The first fusion reaction to be realized in the laboratory was performed by Australian Mark Oliphant and German Paul Hartek working in the Clarendon Laboratory (Cambridge, UK) under the guidance of Lord Rutherford (New Zealand) in 1932. This landmark work involved the bombardment of deuterium (D) by energetic deuterons and hypothesized the previously unknown isotopes hydrogen-3 (tritium) and helium-3 arising from the D-D fusion reaction.
In 1946, the Australian Peter Thonemann and Sir George Thomson (UK), pioneered studies of plasma magnetic confinement in a toroidal configuration at Oxford University. Peter Thonemann was closely identified with the landmark toroidal pinch experiment ZETA.
In 1958, Oliphant, who had returned to Australia, established plasma physics research at the Australian National University (ANU). In 1961, the New Zealander, Charles Watson-Munro established a large plasma physics research program at the University of Sydney. Subsequently other plasma physics research programs commenced at the Universities of Melbourne, New England, New South Wales and Canberra, and at the Flinders, Murdoch and Curtin Universities. Australia was represented during these early years in the International Fusion Research Council (IFRC) of the International Atomic Energy Agency (IAEA).
From 1964 to 1969, the ANU built and operated the only tokamaks outside the Soviet Union (LT-1, 2 and 3). ANU researcher Bruce Liley (New Zealand) had seen the promise of this type of device and followed them with the larger LT-4 experiment (1978-1984). The international tokamak "boom" had begun (a tokamak was also constructed at the University of Sydney) so ANU decided to pioneer advanced stellarators. This has led to the present ANU device, H-1, a stellarator of heliac type, being established as the National Plasma Fusion Research Facility (1997).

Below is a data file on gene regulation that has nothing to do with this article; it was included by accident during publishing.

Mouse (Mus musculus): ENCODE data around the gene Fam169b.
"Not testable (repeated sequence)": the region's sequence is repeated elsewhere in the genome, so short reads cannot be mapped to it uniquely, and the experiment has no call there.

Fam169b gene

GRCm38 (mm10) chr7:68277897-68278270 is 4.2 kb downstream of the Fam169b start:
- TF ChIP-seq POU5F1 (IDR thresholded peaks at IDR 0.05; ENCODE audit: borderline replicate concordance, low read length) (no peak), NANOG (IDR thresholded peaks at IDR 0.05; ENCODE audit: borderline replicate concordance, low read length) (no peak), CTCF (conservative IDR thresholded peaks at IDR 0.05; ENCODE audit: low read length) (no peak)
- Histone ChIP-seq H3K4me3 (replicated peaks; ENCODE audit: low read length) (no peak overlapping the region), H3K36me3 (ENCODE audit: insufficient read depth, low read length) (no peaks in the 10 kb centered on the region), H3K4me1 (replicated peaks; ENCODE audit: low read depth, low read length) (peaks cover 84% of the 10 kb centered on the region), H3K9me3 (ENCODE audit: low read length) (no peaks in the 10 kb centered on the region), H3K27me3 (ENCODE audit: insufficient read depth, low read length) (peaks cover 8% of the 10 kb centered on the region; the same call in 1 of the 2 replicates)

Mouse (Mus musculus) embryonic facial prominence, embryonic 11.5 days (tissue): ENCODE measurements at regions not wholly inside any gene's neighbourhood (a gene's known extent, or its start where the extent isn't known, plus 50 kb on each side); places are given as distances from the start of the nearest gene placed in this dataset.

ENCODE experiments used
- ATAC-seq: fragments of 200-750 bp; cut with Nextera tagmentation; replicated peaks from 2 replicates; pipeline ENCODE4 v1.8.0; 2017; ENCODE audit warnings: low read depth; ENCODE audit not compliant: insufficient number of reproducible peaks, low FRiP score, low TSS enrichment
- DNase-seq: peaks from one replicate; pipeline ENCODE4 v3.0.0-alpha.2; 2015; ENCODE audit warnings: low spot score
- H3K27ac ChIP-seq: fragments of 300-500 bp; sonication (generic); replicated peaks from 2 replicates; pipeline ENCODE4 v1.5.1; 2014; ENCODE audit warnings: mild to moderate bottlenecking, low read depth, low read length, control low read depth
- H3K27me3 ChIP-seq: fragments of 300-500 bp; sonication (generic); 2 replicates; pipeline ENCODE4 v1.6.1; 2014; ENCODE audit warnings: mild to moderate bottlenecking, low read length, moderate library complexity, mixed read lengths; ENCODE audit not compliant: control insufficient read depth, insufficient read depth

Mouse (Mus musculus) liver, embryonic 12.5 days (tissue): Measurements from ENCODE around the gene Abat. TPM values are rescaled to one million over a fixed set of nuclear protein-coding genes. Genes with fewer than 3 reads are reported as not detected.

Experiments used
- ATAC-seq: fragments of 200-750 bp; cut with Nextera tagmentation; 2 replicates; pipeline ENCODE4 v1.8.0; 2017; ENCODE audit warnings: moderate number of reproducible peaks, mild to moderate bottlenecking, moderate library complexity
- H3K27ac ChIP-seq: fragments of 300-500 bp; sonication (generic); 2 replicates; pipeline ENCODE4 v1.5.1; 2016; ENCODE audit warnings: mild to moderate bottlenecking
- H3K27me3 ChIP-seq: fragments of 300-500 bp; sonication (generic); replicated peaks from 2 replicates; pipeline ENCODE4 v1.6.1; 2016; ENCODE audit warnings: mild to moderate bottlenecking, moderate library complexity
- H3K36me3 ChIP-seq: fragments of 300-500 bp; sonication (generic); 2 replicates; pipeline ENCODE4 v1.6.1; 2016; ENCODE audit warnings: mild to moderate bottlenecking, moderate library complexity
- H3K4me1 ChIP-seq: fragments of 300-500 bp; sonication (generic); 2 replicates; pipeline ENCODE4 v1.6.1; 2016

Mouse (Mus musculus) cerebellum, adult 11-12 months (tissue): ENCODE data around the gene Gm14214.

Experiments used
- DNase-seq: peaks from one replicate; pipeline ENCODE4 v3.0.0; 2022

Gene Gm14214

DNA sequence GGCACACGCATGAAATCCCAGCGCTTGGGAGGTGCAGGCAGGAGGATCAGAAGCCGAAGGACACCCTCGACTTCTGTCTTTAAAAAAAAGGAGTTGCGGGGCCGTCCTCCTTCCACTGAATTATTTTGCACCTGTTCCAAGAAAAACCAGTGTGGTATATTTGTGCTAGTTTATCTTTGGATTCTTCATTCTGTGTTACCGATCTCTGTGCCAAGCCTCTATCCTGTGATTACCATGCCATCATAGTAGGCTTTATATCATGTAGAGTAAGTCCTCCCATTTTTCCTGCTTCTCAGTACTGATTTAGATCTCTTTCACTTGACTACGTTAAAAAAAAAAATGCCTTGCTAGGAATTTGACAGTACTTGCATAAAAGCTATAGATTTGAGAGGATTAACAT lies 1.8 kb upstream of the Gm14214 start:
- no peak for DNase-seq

The Australian plasma physics research program has a history of innovation. Apart from its early involvement with tokamaks, it carried out seminal work on Alfvén wave physics, it invented the Rotamak (a near-spherical plasma established by rotating magnetic fields) the research on which has applications to plasma current drive, it demonstrated the first heliac, SHEILA, (1985) and made the first experimental demonstration of a spherical torus configuration (1988). In addition, Australians have made significant plasma diagnostic innovations, contributions to laser fusion theory, as well as contributions relating to fusion reactor-relevant materials.
Overall, these research programs have produced a significant number of researchers, many of whom have held, or are at present holding, key positions in the international fusion program. Australia has always had (and continues to have) good international collaborations in the fusion field. return to Newsline #79